I disagreed. Certainly there was no one left around from those times, but that didn’t mean it wasn’t possible to track down what they thought. The first interviews with London cinema audience members weren’t held until 1916, and then only under very partial circumstances, but the children of those times grew up and wrote memoirs. A few were published; many more were donated as unpublished manuscripts to archives and libraries. I went round every borough archive in London and found many of these memoirs of pre-WWI life, a good many of which included references to cinemagoing, with a freshness and keen observational eye that showed how important the cinema was for the children of that time. I found more evidence in oral history interviews, especially those undertaken by Paul Thompson and his team as part of a study of the Edwardian era which resulted in Thompson’s book The Edwardians: The Remaking of British Society (1975), for which the original recordings are held by the British Library and the transcripts by the UK Data Archive.

So I started transcribing all I could find, and picking up other testimonies that weren’t from London pre-WWI but still seemed worth gathering. The evidence I then used in assorted writings, and in a mini-show, ‘Only the Screen was Silent’, which dramatised the child’s experience of early cinema. I also reproduced some of the testimony on my silent film blog The Bioscope (now defunct), where they never quite fitted.

Then a couple of months ago, when I was telling myself I really wasn’t going to be writing anything more online about film history, I thought once more of a project idea I’ve been mulling for years now. The Open University has a marvelous research project with database called the Reading Experience Database. This documents the historical experience of reading worldwide through transcribed and categorised evidence from printed sources. And my thought was, what about the Viewing Experience Database? What about the way we look at things? What about cinema, art works, exhibitions, television, illustrations, magic lanterns, the Web, mobile video? For some of these subjects there is a good body of work on their audiences; for others there is shamefully little (how much had been written about the historical experience of going to see paintings as opposed to reacting to them outside their social contexts?).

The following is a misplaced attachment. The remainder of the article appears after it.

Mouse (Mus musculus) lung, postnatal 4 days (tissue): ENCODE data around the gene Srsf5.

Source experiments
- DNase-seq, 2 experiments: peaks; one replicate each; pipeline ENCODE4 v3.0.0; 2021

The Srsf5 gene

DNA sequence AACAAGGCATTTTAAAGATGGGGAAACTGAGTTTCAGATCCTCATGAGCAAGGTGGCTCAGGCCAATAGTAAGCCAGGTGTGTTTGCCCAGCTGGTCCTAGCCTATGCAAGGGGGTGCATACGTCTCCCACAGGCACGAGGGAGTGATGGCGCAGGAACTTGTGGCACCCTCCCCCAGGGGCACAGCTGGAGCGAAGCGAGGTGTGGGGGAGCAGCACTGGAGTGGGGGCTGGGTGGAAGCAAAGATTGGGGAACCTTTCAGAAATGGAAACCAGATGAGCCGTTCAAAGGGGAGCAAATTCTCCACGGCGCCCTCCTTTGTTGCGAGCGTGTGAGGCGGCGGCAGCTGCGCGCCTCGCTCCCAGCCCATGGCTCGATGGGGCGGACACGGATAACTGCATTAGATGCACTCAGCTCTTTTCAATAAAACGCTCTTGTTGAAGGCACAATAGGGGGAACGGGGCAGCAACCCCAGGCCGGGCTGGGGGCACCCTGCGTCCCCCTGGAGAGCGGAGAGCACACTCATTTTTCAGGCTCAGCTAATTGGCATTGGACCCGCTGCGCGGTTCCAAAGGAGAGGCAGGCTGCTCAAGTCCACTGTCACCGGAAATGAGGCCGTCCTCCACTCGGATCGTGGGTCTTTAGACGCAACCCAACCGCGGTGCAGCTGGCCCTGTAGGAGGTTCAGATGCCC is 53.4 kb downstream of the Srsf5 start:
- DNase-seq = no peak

Well, that could be a grand project indeed, but best to start small. Why it hadn’t occurred to me earlier to gather all of this testimony in one place I don’t know, but I idly looked up a web addresses, and was amazed to discover that picturegoing.com hadn’t been used by anybody. Well, some things are meant to be, and here I am launching Picturegoing today.


Poster from 1896 advertising the Cinématographe Lumière, with the heterogeneous audience watching L’Arroseur Arrosé

The aim of Picturegoing is to document the experience of going to see pictures. It reproduces eyewitness testimony of watching films, from the 1890s to the present day. The intention is to be global in reach and to cover all time periods, but to begin with it mostly focusses on the UK to the 1940s. The documents cited include (or will include) diaries, memoirs, essays, film trade papers, newspapers, works of fiction, poems, interviews, official reports, web texts, photographs, cartoons and artworks. Texts therefore have been chosen whether they are contemporary or retrospective. The selection does not include conventional film reviews.